The festival opened with the feature narrative “Acts of Imagination” directed by Carolyn Combs with screenwriting by Michael Springate, both from Canada.   The film is well crafted with exquisite acting, and tells the story of brother and sister, Katya and Yaroslav, who as young Ukrainian immigrants to Canada face the struggle of finding their place and identities in a new country.  Settling in Vancouver, they are overcome by diminishing hopes for a democratic Ukraine as  they re-examine their Orange Revolution idealism; they are distraught by their country’s corruption, bureaucracy and privileged class, and the impossibility of achieving potential as individuals in the land of their birth. In Canada, they are faced with the challenge of finding a new identity and assimilate into a new culture shedding their former Ukrainian selves, and thus adopt a new language, a different culture and a different history. They struggle whether or not to forget about the Holodomor -  the Ukrainian Genocide of 1933, or sell the icon, the most sacred and personal of their symbols of home and the past, they inherited from their grandmother, survivor of the Holodomor.

These Canadian film makers successfully tackled difficult, intimate subjects that film makers in Ukraine have not attempted thus far, and they did so with an aesthetic eye.  They analyze the psychology of a young generation of Ukrainians for whom the period of independence shattered dreams, triggering the stark realization that there is no freedom without opportunities but they cannot decode themselves from their former country nor find spiritual comfort in their new land.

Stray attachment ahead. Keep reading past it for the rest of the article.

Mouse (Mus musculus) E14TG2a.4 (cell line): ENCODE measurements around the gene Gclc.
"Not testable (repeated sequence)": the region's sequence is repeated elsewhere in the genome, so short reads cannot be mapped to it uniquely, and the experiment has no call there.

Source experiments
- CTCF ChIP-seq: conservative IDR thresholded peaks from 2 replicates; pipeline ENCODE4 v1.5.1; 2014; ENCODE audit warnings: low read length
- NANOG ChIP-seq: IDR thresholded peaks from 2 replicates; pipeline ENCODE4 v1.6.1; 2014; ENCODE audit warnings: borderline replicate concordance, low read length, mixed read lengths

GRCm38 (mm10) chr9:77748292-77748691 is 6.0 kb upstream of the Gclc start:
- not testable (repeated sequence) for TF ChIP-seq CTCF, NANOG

The film’s treatment of language is approached with extraordinary sensitivity - as both a practical matter of communication but also as a symbol of individual and national identity.  Yuri Shevchuk observed, “For Yaroslav, language is a curse that reminds him of the past, it was a reason for persecutions, for ridicule, for discrimination and he tries to speak English only as he wants to shed any trace of the past. He understands Ukrainian but he wants to lose it, he even changes his name to Jerry.”

His sister Katya is the antithesis to this concept and hangs on to her Ukrainian language even when it brings back painful historical memories, images of her deceased mother and family who perished in the Great Famine.  She dreams at night, imagines speaking with her mother during the day, and sings childhood songs - all in Ukrainian.  She symbolizes the traditional role of the woman who carries on the thread of history, the cultural traditions and the language to future generations.